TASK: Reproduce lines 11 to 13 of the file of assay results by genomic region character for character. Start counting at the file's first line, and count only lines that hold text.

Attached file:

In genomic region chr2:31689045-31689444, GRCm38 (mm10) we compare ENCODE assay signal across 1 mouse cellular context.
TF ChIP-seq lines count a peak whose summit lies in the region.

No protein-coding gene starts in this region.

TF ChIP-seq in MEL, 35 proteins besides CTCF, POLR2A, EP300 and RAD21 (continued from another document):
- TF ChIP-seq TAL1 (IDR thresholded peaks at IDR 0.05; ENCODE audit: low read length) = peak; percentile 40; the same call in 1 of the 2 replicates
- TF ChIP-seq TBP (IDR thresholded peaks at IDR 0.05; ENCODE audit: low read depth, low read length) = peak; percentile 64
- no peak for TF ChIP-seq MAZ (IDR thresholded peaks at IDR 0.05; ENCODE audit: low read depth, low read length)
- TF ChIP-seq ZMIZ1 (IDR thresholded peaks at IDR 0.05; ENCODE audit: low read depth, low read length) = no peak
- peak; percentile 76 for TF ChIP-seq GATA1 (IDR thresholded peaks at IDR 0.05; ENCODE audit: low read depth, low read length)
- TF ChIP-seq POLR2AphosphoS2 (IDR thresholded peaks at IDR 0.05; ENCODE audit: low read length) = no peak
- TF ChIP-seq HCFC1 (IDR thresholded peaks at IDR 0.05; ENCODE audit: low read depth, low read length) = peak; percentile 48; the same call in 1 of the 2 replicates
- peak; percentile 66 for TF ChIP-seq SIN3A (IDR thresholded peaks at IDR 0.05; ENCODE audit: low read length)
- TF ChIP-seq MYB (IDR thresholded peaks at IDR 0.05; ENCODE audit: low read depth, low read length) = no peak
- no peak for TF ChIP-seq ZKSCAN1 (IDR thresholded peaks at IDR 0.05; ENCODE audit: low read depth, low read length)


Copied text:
- TF ChIP-seq HCFC1 (IDR thresholded peaks at IDR 0.05; ENCODE audit: low read depth, low read length) = peak; percentile 48; the same call in 1 of the 2 replicates
- peak; percentile 66 for TF ChIP-seq SIN3A (IDR thresholded peaks at IDR 0.05; ENCODE audit: low read length)
- TF ChIP-seq MYB (IDR thresholded peaks at IDR 0.05; ENCODE audit: low read depth, low read length) = no peak